General anesthesia is a combination of medications that are given to patients during surgery to reduce pain, paralyze muscles, block memory, and reduce anxiety.
Milder forms are local and regional anesthesia.
It is given through a needle in a vein or through a breathing mask by an anesthesiologist. An anesthesiologist is a doctor who has completed advanced studies in anesthesiology after completing medical school.
While generally safe, anesthesia can create complications for the average patient. For the elderly, there is an increased risk of complications.
In some cases a desired procedure may not be worth the risk. Patients and families should discuss the possible risks with their doctor and determine if the benefit outweighs the risk.
Most complications from anesthesia in the elderly are due to existing medical conditions rather than from age alone.
- Severe heart disease and any disease causing poor heart or lung function put patients at higher risk.
- The lower functional level of some elderly patients may put them at risk for postoperative delirium and a prolonged recovery.
- Studies have shown that elderly patients exposed to anesthesia have a 35% higher risk of developing dementia.
The 2 most common side effects of anesthesia in elderly
The two most common complications of anesthesia given to the elderly are:
- postoperative delirium and
- postoperative cognitive dysfunction (POCD).
Postoperative delirium occurs in up to 40% of elderly patients who have received anesthesia. It is characterized by confusion, visual hallucinations, anxiety, distress, aggression, and withdrawal which can last up to several weeks after surgery.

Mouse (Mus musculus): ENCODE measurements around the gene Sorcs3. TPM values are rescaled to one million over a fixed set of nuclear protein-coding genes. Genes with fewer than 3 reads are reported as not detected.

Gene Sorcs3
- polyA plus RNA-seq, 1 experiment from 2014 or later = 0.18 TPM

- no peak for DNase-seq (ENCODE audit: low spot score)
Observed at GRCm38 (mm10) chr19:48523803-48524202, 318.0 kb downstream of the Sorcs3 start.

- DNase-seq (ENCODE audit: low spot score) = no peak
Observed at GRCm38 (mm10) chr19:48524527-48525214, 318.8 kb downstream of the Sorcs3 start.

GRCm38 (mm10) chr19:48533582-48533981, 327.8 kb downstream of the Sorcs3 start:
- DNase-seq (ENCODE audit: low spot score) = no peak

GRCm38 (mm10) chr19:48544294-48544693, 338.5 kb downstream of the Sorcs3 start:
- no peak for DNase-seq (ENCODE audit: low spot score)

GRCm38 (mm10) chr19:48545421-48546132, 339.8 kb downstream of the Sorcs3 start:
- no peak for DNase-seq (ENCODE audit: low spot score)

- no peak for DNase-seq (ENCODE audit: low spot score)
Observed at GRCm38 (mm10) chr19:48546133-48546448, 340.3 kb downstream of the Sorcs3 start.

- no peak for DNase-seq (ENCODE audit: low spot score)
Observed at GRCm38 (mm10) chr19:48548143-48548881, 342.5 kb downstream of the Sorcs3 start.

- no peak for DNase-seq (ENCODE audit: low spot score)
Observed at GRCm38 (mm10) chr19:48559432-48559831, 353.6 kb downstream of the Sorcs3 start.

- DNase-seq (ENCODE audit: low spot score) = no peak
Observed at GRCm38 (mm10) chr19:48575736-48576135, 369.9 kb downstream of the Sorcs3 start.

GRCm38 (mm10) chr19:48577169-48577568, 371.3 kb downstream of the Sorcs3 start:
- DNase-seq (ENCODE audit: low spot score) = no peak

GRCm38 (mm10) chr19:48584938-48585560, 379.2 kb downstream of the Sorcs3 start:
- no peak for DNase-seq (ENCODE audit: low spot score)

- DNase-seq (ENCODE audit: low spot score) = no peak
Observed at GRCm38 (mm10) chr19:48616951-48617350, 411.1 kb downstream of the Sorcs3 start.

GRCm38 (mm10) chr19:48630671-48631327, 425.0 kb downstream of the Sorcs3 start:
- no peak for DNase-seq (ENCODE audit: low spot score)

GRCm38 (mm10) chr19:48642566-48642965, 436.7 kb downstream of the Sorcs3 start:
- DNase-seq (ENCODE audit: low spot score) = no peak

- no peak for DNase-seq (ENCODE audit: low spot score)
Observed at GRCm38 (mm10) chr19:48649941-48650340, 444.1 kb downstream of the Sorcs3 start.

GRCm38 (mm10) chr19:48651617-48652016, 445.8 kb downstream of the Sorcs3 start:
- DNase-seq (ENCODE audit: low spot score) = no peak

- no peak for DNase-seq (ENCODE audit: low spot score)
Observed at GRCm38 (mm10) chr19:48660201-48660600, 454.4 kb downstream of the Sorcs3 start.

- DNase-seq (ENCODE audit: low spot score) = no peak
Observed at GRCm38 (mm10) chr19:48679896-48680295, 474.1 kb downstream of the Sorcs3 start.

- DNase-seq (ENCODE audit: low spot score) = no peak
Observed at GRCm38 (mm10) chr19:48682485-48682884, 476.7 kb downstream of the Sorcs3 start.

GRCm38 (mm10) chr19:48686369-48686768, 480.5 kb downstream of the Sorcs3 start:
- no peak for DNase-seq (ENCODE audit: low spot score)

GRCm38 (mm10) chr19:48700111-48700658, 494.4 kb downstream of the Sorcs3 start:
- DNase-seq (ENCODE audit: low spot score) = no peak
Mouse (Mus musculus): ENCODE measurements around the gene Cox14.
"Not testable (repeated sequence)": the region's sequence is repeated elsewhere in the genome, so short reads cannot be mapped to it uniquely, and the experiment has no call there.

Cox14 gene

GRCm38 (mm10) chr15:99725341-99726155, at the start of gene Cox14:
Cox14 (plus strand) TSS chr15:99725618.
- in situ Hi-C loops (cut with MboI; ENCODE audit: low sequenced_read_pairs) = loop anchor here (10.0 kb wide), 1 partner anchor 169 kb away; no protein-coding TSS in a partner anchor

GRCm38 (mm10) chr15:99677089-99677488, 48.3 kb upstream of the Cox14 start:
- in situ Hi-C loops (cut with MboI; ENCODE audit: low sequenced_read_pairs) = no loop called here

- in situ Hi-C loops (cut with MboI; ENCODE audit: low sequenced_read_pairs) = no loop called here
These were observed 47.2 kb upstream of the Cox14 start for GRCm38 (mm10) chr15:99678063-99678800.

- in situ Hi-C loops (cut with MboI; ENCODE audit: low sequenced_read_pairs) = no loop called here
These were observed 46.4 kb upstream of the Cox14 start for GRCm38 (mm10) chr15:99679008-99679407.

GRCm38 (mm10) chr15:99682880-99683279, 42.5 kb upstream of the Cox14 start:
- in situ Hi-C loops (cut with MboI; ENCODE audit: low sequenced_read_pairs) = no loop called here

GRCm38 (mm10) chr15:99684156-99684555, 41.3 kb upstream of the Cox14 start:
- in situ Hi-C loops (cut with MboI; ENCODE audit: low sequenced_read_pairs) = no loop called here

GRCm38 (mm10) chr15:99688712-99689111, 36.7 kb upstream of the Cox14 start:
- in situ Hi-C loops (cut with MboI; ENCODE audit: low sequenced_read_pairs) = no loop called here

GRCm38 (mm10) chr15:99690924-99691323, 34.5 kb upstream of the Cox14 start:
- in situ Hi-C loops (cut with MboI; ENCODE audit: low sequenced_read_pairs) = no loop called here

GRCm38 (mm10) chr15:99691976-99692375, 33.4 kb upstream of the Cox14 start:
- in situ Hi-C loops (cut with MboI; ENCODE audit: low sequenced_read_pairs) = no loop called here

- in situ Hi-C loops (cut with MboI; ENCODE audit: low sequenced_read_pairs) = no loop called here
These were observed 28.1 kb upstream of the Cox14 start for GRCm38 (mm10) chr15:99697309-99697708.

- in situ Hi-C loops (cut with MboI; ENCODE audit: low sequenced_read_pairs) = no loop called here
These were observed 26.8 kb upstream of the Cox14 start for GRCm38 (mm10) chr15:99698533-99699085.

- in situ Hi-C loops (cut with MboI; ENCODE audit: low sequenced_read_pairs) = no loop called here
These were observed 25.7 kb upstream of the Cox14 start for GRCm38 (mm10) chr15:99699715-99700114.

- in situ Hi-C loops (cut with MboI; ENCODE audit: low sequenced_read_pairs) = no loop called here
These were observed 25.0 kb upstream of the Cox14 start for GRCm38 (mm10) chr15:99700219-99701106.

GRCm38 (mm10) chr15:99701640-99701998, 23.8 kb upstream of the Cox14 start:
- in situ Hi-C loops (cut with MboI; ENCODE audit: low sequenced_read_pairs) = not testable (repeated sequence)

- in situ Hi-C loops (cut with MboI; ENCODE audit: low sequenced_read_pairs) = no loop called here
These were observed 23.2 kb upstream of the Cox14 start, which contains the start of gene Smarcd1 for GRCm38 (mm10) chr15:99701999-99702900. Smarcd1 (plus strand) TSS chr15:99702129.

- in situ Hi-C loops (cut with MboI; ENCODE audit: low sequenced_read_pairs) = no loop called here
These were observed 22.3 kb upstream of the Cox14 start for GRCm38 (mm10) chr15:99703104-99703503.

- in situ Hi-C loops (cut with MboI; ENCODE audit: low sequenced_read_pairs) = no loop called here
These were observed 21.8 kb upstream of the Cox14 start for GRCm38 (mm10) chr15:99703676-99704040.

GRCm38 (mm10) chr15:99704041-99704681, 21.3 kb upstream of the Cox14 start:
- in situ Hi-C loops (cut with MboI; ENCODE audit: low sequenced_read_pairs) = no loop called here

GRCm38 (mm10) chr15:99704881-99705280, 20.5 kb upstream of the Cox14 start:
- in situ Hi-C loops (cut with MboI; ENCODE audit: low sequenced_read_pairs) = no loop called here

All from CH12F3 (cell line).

It is more common with major or emergency surgeries and in patients with significant medical problems, particularly Alzheimer’s, Parkinson’s, and prior strokes.
POCD is not as obvious as delirium. It may not even be immediately obvious to family and caregivers. For those aged 60 and over there is a 10% risk of developing POCD.
For those patients over age 80 there is a 33% risk. It is diagnosed through neuropsychological testing. POCD is a long-term disabling deterioration in cognitive function and can be permanent. POCD is characterized by several complaints:
- Easily tired.
- Inability to concentrate.
- Problems with memory.
- Problems performing math.
In an effort to reduce the incidence of postoperative delirium, POCD, and the possibility of future dementia some facilities are offering the use of a brain monitor during surgery to better gauge how much anesthesia is needed and prevent giving too much.
A brain monitor can be a reasonable option if there is a significant concern about the effects of anesthesia on an elderly patient.
- A healthy, independent patient age 60 or over has a greater chance of successful anesthesia and surgery than one who has medical, mobility, or cognitive problems.
- Advanced age (80+) leads to increased risk no matter the patient’s condition.
It is important for patients and families to discuss the risks and possible outcomes of anesthesia and surgery. There are facilities and anesthesiologists that are trained to specifically handle elderly patients.
by Anna Coss, RN, BSN, MSN